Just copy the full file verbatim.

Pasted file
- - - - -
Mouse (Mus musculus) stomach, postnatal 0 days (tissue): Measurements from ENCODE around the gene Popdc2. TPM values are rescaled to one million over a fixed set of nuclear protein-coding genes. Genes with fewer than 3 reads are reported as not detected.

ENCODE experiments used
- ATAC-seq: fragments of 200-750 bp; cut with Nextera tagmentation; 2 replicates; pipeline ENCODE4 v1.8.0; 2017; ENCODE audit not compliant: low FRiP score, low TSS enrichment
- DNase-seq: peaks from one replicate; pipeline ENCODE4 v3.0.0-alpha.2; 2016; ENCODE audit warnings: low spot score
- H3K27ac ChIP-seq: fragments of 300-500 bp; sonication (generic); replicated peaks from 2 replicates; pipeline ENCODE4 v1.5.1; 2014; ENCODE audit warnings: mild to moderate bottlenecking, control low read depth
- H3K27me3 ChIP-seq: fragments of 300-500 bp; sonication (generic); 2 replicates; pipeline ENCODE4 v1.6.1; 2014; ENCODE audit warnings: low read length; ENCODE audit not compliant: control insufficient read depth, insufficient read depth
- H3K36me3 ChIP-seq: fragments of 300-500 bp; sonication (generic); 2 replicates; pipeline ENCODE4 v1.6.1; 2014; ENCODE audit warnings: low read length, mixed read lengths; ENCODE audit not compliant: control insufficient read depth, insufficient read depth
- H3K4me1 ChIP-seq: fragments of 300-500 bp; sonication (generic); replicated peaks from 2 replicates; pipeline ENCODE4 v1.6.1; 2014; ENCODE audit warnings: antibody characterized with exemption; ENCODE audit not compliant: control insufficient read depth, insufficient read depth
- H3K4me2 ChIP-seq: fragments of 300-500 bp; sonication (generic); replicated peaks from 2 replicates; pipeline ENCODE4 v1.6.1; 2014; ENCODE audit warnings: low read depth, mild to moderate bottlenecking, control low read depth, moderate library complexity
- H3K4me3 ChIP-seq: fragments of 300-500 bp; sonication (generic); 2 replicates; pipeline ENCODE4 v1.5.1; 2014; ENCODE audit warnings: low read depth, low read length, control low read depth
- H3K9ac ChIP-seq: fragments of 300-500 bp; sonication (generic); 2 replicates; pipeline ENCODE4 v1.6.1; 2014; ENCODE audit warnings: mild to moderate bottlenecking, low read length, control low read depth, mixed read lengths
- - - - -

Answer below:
Mouse (Mus musculus) stomach, postnatal 0 days (tissue): Measurements from ENCODE around the gene Popdc2. TPM values are rescaled to one million over a fixed set of nuclear protein-coding genes. Genes with fewer than 3 reads are reported as not detected.

ENCODE experiments used
- ATAC-seq: fragments of 200-750 bp; cut with Nextera tagmentation; 2 replicates; pipeline ENCODE4 v1.8.0; 2017; ENCODE audit not compliant: low FRiP score, low TSS enrichment
- DNase-seq: peaks from one replicate; pipeline ENCODE4 v3.0.0-alpha.2; 2016; ENCODE audit warnings: low spot score
- H3K27ac ChIP-seq: fragments of 300-500 bp; sonication (generic); replicated peaks from 2 replicates; pipeline ENCODE4 v1.5.1; 2014; ENCODE audit warnings: mild to moderate bottlenecking, control low read depth
- H3K27me3 ChIP-seq: fragments of 300-500 bp; sonication (generic); 2 replicates; pipeline ENCODE4 v1.6.1; 2014; ENCODE audit warnings: low read length; ENCODE audit not compliant: control insufficient read depth, insufficient read depth
- H3K36me3 ChIP-seq: fragments of 300-500 bp; sonication (generic); 2 replicates; pipeline ENCODE4 v1.6.1; 2014; ENCODE audit warnings: low read length, mixed read lengths; ENCODE audit not compliant: control insufficient read depth, insufficient read depth
- H3K4me1 ChIP-seq: fragments of 300-500 bp; sonication (generic); replicated peaks from 2 replicates; pipeline ENCODE4 v1.6.1; 2014; ENCODE audit warnings: antibody characterized with exemption; ENCODE audit not compliant: control insufficient read depth, insufficient read depth
- H3K4me2 ChIP-seq: fragments of 300-500 bp; sonication (generic); replicated peaks from 2 replicates; pipeline ENCODE4 v1.6.1; 2014; ENCODE audit warnings: low read depth, mild to moderate bottlenecking, control low read depth, moderate library complexity
- H3K4me3 ChIP-seq: fragments of 300-500 bp; sonication (generic); 2 replicates; pipeline ENCODE4 v1.5.1; 2014; ENCODE audit warnings: low read depth, low read length, control low read depth
- H3K9ac ChIP-seq: fragments of 300-500 bp; sonication (generic); 2 replicates; pipeline ENCODE4 v1.6.1; 2014; ENCODE audit warnings: mild to moderate bottlenecking, low read length, control low read depth, mixed read lengths